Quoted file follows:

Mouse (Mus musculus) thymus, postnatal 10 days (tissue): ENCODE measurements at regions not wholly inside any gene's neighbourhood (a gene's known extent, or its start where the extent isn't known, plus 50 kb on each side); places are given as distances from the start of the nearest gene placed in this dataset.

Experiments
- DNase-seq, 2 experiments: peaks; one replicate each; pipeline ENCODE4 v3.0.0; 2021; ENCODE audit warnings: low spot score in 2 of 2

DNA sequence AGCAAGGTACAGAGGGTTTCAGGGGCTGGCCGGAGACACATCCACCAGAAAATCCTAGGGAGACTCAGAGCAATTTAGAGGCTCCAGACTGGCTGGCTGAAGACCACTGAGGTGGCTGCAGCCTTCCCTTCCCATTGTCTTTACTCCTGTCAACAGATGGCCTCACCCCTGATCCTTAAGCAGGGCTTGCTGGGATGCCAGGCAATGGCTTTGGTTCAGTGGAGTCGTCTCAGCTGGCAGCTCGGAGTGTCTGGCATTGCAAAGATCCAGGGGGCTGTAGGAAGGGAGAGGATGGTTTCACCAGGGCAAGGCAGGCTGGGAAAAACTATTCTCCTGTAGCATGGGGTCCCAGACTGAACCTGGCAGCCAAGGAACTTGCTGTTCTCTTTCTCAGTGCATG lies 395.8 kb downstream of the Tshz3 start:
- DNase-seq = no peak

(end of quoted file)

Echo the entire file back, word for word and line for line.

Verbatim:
Mouse (Mus musculus) thymus, postnatal 10 days (tissue): ENCODE measurements at regions not wholly inside any gene's neighbourhood (a gene's known extent, or its start where the extent isn't known, plus 50 kb on each side); places are given as distances from the start of the nearest gene placed in this dataset.

Experiments
- DNase-seq, 2 experiments: peaks; one replicate each; pipeline ENCODE4 v3.0.0; 2021; ENCODE audit warnings: low spot score in 2 of 2

DNA sequence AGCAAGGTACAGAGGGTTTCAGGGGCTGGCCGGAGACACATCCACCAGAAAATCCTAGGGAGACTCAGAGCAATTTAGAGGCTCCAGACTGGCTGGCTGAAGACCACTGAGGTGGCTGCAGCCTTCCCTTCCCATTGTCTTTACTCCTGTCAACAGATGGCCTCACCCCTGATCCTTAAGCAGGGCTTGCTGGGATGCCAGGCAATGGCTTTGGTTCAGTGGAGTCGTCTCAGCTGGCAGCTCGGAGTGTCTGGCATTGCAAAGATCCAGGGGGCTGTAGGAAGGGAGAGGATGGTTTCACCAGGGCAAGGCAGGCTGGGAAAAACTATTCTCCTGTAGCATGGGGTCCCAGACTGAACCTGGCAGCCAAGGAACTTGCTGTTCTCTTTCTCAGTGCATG lies 395.8 kb downstream of the Tshz3 start:
- DNase-seq = no peak